).  In essence, the banding recorded variability in geochemical conditions from groundwater penetration and mixing at the depths of the depositional sites.  Testing of a correlation of the banding in the sphalerite with periodicities of weather and their causes is our means of evaluating the reliability of this hypothesis.

Groundwater plays an essential role in global water cycles via feedback between groundwater and the climate system (Maher and Chamberlain, 2014

Maher, K., Chamberlain, C.P. (2014) Hydrologic Regulation of Chemical Weathering and the Geologic Carbon Cycle. Science 343, 1502-1504.

). The upper 2 km of continental crust preserves approximately 22.6 million km3 volume of total groundwater, which is equivalent to a 180 m deep layer of flood water if spread evenly across the global land surface (Gleeson et al., 2016

Gleeson, T., Befus, K.M., Jasechko, S., Luijendijk, E., Cardenas, M.B. (2016) The global volume and distribution of modern groundwater. Nature Geoscience 9, 161-167.

). Small changes in the volume of groundwater can have significant impacts on the global water balance and lead to large sea level changes (Gleeson et al., 2016

Gleeson, T., Befus, K.M., Jasechko, S., Luijendijk, E., Cardenas, M.B. (2016) The global volume and distribution of modern groundwater. Nature Geoscience 9, 161-167.

). The hypothesis of groundwater-driven sea level changes might be the most promising interpretation of high amplitude sea level changes at the 104-106 year scale that regulated climate in the greenhouse world with no ice sheet (Wagreich et al., 2014

Wagreich, M., Lein, R., Sames, B. (2014) Eustasy, its controlling factors and the Limno-eustatic hypothesis—concepts inspired by Eduard Suess. Austrian Journal of Earth Sciences 107, 115-131.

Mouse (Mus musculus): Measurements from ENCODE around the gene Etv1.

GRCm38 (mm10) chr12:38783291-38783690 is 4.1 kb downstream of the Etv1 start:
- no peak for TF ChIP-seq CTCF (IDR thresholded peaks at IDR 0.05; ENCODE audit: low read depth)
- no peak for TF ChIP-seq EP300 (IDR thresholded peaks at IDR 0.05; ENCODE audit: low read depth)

; Li et al., 2018a

Li, M., Hinnov, L.A., Huang, C., Ogg, J.G. (2018a) Sedimentary noise and sea levels linked to land–ocean water exchange and obliquity forcing. Nature Communications 9, 1004, doi: 10.1038/s41467-018-03454-y.

). However, lack of geological evidence of groundwater activity restricted the understanding of the driving force and timing of groundwater activity and, furthermore, hampered the robustness of the sea level projection by the Intergovernmental Panel on Climate Change (IPCC) (Church et al., 2013

Church, J.A., Clark, P.U., Cazenave, A., Gregory, J.M., Jevrejeva, S., Levermann, A., Merrifield, M.A., Milne, G.A., Nerem, R.S., Nunn, P.D., Payne, A.J., Pfeffer, W.T., Stammer, D., Unnikrishnan, A.S. (2013) 2013: Sea Level Change. In: Stocker, T.F., Qin, D., Plattner, G.-K., Tignor, M., Allen, S.K., Boschung, J., Nauels, A., Xia, Y., Bex, V., Midgley, P.M. (Eds.) Climate Change 2013: The Physical Science Basis. Contribution of Working Group I to the Fifth Assessment Report of the Intergovernmental Panel on Climate Change. Cambridge University Press, Cambridge, United Kingdom and New York, NY, USA, 1137-1216.

).

The objective here is to determine the time dependence of the sphalerite banding in order to resolve the regional climate and groundwater activity in this district during the Permian.  According to the Milankovitch theory, the Earth’s climate is affected by quasi-periodic changes in Earth orbital parameters which affect the insolation received at the top of the atmosphere at a 104–105 year scale (Laskar et al., 2004